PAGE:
The joy of wide-aperture photography

On a lighter note than the previous post–I enjoyed wandering Paris art museums, taking close-up pics with wide-open aperture. Narrow depth-of-field isn’t always best, but it sometimes creates striking effects with a simple 50mm lens.

I switched out the first image for byomtov11…. 








Author: Harold Pollack

Harold Pollack is Helen Ross Professor of Social Service Administration at the University of Chicago. He has served on three expert committees of the National Academies of Science. His recent research appears in such journals as Addiction, Journal of the American Medical Association, and American Journal of Public Health. He writes regularly on HIV prevention, crime and drug policy, health reform, and disability policy for American Prospect,, and other news outlets. His essay, "Lessons from an Emergency Room Nightmare" was selected for the collection The Best American Medical Writing, 2009. He recently participated, with zero critical acclaim, in the University of Chicago's annual Latke-Hamentaschen debate.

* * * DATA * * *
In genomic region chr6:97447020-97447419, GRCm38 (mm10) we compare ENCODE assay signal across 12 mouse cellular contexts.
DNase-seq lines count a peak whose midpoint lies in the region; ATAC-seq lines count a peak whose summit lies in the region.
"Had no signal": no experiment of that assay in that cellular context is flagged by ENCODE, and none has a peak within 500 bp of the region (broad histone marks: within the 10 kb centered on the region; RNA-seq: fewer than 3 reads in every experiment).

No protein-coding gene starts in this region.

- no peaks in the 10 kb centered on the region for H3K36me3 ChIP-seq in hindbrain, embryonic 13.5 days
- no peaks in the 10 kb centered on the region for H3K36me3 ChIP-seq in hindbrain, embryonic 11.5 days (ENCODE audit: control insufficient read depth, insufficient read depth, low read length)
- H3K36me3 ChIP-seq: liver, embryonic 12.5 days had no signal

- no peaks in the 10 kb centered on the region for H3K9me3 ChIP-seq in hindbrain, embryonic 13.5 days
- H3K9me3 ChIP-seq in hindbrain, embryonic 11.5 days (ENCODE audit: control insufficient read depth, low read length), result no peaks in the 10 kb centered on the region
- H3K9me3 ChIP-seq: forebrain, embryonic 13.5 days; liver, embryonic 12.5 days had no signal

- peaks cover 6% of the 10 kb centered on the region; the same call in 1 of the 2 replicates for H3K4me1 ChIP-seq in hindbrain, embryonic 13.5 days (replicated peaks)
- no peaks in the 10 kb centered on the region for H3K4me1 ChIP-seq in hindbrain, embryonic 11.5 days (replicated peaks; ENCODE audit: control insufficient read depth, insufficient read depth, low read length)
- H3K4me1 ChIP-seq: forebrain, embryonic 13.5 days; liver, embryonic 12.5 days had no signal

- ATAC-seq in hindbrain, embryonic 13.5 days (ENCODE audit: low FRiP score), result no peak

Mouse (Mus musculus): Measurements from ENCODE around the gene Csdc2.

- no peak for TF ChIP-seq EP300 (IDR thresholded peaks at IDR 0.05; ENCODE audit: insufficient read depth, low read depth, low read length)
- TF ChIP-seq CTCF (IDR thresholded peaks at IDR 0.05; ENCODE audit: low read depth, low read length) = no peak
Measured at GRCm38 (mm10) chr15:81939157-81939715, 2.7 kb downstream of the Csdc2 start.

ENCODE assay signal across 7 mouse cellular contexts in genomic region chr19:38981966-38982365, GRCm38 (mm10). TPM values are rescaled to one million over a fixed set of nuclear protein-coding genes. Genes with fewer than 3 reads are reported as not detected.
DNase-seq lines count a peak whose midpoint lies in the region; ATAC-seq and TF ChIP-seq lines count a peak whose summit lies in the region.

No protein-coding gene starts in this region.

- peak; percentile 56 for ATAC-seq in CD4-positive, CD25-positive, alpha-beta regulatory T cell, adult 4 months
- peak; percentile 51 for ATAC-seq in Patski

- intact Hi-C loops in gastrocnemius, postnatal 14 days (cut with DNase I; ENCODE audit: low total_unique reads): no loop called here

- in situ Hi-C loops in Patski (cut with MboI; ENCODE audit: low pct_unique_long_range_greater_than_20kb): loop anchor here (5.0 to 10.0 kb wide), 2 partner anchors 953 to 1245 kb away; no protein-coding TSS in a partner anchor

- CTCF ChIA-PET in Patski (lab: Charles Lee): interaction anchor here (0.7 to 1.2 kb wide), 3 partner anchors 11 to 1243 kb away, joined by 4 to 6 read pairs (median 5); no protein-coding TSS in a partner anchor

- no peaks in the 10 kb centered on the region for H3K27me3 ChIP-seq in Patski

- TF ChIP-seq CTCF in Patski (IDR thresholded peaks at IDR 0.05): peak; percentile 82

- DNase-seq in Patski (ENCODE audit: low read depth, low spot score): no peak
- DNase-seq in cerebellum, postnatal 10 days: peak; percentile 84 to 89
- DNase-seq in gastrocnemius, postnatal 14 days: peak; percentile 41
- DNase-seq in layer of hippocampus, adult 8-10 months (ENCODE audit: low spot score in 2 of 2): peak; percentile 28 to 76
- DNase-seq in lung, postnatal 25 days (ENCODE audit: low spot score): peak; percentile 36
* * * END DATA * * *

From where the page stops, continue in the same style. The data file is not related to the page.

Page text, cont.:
3 thoughts on “The joy of wide-aperture photography”

  1. Nice work, Harold. Good use of depth of field. The first image might benefit from the subject being a bit to the right (from the viewer's vantage point), but that's a nit.

  2. Is image 4 one of the 3D Daumier caricatures in the Musée d'Orsay? Unusual, little known and brilliant.

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